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    Impatient wannabe M3 owners will be snapping up used MSs in order to get on the Tesla bandwagon for several years to come.
    I think worries about MS resale values are misplaced.
     
  10. FlatSix911

    FlatSix911 918 Hybrid

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    The data seems to show that the capacity levels off at 95% at 100K

    upload_2016-5-19_21-55-21.png
     
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  11. mhpr262

    mhpr262 Member

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    40k is exactly as much as I have put on my Fiat Panda ... in eight years :D
     
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  12. mhpr262

    mhpr262 Member

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    The battery electrolyte becomes unstable and suffers accelerated aging at the very top and at the very bottom of the charge states. Optimum stability (e.g. for long-term storage) is around 40-50% charge. If you do not need all the range there is no need to charge to 90%. It is better to use the upper end rather than the lower end, though. Keeping it between 80% and 30% would be pretty much ideal.
     
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  13. scole04

    scole04 Member

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    Battery upgrade retrofit is coming at some point in the next couple years. I would hold on for a bit and do the upgrade
     
  14. DFibRL8R

    DFibRL8R Member

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    Elon has said as much, also that it would not be worthwhile to upgrade the battery more frequently than every 3 years due to marginal technology benefit with more frequent replacement. I am very happy with my 3 year old Model S 60 with 77k miles but would be happier if I could buy/upgrade to a newer pack with more range for long trips (or rent one swap-style). Tesla seems to prefer owners simply upgrade to a new car instead of upgrading the pack which I can't personally justify from a cost standpoint. I hope they will offer upgrades at a reasonable cost (with a reasonable credit/trade-in for the current pack) in the near future.
     
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  15. SΞXY P100D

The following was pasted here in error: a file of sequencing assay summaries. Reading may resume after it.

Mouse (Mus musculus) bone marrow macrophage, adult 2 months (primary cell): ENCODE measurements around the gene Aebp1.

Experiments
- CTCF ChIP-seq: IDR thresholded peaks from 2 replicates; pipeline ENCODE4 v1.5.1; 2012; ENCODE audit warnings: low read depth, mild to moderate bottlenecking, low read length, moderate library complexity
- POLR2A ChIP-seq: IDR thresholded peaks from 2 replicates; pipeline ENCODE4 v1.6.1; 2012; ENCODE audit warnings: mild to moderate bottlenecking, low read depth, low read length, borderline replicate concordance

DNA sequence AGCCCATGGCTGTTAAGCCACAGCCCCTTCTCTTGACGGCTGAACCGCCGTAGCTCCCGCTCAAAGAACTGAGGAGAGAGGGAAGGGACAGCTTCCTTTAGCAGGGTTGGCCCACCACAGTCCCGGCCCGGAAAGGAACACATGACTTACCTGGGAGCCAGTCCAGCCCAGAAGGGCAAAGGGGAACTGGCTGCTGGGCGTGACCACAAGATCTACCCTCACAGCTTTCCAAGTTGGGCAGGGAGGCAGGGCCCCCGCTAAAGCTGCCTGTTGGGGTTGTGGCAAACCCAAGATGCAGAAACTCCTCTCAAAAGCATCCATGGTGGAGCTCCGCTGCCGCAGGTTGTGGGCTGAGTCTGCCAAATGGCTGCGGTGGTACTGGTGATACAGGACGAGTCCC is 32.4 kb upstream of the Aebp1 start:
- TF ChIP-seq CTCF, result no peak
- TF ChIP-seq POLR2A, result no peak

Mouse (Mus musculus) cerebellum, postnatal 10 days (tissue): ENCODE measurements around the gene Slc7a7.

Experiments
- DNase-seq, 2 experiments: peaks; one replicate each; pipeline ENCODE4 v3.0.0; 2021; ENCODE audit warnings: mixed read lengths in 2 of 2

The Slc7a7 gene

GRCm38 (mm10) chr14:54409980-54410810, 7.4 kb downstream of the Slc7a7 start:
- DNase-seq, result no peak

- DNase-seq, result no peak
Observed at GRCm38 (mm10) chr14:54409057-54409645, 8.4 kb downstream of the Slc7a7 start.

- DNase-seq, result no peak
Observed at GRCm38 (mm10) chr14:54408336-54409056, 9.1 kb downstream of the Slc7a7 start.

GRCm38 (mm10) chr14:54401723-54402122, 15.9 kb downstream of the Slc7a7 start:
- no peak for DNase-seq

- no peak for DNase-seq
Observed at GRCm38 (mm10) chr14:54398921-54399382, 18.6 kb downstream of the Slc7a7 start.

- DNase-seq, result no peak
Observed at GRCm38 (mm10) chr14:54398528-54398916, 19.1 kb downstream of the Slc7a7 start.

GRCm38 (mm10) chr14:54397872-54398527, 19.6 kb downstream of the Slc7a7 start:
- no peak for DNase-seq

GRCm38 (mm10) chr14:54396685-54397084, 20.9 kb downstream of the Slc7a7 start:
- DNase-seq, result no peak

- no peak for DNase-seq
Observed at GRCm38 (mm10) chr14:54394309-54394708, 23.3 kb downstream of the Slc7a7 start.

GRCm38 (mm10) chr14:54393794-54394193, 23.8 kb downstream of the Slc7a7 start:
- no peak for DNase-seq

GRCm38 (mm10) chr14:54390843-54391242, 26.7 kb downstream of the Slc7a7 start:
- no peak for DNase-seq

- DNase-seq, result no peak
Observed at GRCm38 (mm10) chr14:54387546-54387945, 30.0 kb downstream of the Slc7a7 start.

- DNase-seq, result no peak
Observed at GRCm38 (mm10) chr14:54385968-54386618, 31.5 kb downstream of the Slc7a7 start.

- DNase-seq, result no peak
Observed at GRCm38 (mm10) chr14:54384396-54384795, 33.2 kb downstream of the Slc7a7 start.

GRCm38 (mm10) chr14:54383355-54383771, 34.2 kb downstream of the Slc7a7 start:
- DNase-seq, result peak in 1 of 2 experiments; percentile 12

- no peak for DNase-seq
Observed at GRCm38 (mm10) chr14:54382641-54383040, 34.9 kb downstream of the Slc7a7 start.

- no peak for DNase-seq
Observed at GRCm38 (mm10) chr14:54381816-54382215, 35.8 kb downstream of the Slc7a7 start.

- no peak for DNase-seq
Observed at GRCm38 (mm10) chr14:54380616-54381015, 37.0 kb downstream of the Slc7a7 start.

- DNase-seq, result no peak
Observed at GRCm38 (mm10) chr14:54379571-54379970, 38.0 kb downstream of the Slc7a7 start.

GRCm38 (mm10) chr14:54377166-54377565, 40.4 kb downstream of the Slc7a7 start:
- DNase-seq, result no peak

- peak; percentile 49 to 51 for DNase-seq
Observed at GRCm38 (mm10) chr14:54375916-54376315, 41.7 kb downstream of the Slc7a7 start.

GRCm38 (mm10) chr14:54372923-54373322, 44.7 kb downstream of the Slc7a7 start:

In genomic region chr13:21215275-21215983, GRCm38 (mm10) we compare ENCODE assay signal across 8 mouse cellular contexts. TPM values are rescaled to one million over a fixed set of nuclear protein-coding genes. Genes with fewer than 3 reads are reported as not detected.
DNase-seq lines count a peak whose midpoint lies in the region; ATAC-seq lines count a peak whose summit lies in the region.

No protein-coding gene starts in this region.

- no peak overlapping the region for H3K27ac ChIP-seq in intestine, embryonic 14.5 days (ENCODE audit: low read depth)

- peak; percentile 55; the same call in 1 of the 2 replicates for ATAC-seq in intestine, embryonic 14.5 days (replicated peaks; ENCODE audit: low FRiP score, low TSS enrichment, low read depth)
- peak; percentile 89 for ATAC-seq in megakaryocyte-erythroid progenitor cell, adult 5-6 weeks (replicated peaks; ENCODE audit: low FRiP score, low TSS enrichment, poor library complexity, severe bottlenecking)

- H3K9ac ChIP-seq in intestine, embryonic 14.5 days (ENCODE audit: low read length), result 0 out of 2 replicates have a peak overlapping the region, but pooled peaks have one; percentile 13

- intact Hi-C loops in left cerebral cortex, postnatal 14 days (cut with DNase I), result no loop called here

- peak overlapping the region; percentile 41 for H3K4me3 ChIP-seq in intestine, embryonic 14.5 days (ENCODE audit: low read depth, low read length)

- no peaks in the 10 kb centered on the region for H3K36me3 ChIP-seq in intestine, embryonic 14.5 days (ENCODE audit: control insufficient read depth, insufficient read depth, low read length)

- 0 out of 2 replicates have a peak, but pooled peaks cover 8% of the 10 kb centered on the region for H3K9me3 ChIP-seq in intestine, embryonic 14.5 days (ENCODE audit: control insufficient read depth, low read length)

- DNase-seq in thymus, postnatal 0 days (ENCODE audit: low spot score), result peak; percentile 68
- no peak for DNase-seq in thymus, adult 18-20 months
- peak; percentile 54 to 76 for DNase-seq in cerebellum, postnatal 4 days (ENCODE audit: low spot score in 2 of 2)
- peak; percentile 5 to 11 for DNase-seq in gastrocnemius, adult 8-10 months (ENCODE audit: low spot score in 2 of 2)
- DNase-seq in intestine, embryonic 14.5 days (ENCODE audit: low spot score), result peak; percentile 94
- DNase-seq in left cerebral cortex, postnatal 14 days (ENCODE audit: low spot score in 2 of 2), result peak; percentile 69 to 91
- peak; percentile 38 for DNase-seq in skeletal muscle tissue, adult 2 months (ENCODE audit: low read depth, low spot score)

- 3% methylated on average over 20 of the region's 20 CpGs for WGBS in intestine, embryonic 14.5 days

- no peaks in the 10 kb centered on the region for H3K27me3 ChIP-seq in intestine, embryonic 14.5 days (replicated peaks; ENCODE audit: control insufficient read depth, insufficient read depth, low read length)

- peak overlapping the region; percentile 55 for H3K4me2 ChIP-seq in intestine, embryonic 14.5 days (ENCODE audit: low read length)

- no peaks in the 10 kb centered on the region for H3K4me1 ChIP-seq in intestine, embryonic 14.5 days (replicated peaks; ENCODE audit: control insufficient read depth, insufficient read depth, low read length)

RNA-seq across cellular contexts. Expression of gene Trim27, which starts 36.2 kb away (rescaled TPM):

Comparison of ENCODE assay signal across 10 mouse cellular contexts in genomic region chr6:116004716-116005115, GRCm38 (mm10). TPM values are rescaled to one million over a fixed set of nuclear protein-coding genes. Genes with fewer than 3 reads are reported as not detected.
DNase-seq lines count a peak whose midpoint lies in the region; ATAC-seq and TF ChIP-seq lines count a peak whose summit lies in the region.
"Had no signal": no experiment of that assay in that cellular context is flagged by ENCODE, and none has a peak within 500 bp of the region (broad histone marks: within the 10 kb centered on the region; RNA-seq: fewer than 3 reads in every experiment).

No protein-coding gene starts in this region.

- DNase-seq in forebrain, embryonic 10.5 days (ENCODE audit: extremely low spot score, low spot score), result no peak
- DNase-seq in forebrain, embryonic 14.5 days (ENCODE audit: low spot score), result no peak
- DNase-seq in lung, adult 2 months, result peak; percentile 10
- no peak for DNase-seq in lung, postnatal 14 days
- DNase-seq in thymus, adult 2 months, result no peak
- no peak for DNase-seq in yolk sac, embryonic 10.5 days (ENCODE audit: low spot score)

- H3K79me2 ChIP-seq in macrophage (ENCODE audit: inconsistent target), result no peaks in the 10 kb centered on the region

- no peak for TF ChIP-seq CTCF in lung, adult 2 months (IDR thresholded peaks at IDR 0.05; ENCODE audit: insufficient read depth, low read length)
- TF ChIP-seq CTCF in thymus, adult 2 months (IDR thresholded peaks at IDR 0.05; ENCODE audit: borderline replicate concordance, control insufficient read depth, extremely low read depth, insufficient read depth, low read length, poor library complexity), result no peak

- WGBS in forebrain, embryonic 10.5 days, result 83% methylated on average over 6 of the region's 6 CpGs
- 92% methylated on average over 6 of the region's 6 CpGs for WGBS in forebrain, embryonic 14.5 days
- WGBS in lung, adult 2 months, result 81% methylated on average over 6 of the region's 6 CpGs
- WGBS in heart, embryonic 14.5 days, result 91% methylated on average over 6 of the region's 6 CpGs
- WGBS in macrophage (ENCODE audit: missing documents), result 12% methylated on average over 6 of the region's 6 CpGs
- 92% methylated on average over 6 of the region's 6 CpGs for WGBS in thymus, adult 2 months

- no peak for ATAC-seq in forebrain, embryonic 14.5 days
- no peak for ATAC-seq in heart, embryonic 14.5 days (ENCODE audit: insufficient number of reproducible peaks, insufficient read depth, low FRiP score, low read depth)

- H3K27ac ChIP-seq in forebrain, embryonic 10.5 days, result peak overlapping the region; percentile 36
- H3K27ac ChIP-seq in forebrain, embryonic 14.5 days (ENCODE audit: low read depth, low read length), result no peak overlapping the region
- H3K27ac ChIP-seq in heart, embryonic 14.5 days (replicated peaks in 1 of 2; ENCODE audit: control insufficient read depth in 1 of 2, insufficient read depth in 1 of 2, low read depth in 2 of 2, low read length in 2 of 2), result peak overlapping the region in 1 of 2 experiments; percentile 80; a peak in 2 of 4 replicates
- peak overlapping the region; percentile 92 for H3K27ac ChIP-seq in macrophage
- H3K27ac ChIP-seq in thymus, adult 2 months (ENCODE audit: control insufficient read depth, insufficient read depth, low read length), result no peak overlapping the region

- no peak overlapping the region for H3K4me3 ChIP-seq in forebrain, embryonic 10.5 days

SΞXY P100D Member

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    You bring up a novel idea. Why not offer the option to rent a larger battery for those rarer long range trips?
     
  16. gavine

    gavine Petrol Head turned EV Enthusiast

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    I'm putting 3x's my typical mileage on my Model S. I normally put 5K per year on my cars. I have 30K @ 2-years on my MS60. Selling/trading the S for Model X in a couple of weeks. I suspect I'll be putting-on mileage at an even greater rate with the X since it has autopilot and supercharging. (My S has neither)
     
  17. DFibRL8R

    DFibRL8R Member

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    Not my idea, of course, but the concept makes a lot of sense given that the battery is expensive and heavy. Hauling around all that extra battery weight all the time seems like a waste if you really only need it for an occasional longer road trip (my scenario). Heck, let me take that Powerwall and install in in the frunk for a long road trip to boost range. Eventually I would expect the weight and cost of higher capacity batteries will make this a non-issue. I am secretly hoping Tesla will unveil this amazing large-capacity, lightweight battery technology soon and that's why they aren't offering upgrades/swaps for existing customers.
     
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  18. tstafford

    tstafford Member

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    I second the comment somewhere above - Great that you are enjoying the car. They are terrific.
     
  19. RogerHScott

    RogerHScott Active Member

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    That day will never come. No matter how efficient the battery is the capacity you don't need will always weigh something, with merely hauling it around reducing the range of the capacity you do need. I'll bet a lot of people who mainly do relatively short commutes in their Teslas could get by on at most 1/3 of their current battery capacity on a day-to-day basis. If the other 2/3rds could be removed and stowed somewhere their cars would be faster and longer-range on the remainder.
     
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  20. SΞXY P100D

    SΞXY P100D Member

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    Good point. Has anyone studied the pros and cons between having a heavier/large capacity battery pack versus a lighter/low capacity battery pack, assuming there's a major weight difference between the two?